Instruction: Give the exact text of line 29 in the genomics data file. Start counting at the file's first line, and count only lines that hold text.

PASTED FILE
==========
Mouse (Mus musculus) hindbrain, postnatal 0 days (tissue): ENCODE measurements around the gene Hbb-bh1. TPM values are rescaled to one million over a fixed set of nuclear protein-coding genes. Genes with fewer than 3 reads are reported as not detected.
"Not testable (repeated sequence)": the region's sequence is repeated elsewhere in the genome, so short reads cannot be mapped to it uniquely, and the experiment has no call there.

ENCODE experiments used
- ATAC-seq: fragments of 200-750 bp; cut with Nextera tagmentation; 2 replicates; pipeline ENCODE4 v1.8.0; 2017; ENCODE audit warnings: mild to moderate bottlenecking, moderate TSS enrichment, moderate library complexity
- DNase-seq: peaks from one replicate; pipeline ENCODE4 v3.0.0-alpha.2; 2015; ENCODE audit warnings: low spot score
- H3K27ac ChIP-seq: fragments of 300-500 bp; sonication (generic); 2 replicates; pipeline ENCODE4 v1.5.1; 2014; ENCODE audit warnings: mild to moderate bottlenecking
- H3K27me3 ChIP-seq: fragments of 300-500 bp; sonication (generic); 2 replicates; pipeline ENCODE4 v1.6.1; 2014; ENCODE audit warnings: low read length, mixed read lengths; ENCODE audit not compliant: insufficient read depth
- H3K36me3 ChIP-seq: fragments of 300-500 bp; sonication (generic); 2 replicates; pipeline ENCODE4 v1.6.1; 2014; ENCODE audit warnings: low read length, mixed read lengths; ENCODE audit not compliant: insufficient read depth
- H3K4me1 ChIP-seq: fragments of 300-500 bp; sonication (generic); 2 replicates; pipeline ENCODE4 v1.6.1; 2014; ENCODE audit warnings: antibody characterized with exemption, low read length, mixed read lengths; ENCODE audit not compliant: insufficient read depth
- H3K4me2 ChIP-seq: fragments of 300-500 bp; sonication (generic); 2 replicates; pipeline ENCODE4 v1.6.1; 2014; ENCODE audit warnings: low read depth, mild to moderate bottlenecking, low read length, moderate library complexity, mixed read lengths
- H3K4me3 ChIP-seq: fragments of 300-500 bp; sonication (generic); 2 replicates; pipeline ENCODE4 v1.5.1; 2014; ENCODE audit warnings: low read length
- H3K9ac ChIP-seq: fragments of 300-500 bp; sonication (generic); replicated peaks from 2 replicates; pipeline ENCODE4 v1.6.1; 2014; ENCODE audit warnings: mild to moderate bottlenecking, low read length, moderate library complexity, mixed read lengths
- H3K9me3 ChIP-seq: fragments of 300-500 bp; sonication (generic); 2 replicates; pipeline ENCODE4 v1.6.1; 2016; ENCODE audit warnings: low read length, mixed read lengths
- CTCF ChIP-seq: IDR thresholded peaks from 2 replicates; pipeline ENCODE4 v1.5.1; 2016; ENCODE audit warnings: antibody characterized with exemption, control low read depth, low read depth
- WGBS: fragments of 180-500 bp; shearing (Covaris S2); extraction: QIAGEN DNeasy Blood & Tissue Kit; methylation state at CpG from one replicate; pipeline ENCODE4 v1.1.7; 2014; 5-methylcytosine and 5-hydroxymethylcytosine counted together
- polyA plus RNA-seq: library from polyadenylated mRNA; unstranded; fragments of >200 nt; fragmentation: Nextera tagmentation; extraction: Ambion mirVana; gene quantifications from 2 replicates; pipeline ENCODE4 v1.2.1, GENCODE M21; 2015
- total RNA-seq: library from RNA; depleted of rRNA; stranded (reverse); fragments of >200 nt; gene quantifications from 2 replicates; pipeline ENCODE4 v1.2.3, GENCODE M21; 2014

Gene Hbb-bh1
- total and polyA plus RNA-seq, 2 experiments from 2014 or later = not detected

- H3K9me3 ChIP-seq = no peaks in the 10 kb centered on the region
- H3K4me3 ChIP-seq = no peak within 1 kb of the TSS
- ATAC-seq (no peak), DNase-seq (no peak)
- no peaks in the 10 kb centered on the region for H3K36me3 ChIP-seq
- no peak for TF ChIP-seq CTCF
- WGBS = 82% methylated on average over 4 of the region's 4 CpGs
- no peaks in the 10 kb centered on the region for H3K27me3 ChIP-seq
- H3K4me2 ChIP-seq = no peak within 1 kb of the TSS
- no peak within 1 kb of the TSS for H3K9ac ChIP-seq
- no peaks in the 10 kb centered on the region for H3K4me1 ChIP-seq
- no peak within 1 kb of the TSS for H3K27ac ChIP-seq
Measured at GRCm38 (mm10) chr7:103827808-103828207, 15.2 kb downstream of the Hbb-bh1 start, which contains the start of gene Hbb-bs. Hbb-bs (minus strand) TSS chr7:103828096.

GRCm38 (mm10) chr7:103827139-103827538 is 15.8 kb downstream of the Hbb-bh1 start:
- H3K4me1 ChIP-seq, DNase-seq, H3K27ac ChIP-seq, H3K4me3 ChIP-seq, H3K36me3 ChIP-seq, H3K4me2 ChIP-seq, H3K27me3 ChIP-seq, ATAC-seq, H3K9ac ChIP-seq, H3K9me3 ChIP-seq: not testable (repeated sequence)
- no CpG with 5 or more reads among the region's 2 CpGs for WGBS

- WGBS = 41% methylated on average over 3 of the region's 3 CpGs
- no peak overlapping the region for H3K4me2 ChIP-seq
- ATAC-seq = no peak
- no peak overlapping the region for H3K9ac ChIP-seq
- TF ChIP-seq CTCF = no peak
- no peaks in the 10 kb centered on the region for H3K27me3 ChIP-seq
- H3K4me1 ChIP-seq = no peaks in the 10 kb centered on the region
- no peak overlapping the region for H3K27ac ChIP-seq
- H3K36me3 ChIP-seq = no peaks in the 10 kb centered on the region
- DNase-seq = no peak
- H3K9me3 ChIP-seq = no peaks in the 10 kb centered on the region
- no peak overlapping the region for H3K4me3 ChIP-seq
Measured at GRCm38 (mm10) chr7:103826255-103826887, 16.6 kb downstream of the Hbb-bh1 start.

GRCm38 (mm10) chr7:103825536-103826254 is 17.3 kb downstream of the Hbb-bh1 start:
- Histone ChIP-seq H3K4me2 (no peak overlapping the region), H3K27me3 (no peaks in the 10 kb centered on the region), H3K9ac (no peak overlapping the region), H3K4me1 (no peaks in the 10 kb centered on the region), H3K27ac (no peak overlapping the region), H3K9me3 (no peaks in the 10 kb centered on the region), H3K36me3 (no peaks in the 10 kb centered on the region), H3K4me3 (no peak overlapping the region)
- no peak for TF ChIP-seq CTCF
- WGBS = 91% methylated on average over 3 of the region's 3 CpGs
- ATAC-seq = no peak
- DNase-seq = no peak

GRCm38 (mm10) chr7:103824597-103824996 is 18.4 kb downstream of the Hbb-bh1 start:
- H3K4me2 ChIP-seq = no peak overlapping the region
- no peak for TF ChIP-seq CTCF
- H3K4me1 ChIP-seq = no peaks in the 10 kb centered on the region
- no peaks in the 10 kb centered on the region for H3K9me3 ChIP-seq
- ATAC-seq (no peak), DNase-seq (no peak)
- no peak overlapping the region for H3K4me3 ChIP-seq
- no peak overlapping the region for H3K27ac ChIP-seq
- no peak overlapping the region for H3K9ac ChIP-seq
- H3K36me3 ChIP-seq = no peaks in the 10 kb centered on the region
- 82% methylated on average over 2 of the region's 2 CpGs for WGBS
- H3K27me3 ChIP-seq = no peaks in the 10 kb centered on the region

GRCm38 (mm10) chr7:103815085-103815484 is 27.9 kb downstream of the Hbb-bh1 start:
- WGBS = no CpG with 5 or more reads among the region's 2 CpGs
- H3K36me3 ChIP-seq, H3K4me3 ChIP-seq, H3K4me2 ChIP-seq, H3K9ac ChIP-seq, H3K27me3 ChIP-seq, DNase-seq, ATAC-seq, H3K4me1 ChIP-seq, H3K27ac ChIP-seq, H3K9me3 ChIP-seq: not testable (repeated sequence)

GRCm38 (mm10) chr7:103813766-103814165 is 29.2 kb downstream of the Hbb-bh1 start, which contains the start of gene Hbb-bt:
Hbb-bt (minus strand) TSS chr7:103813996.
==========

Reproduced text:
- no peaks in the 10 kb centered on the region for H3K4me1 ChIP-seq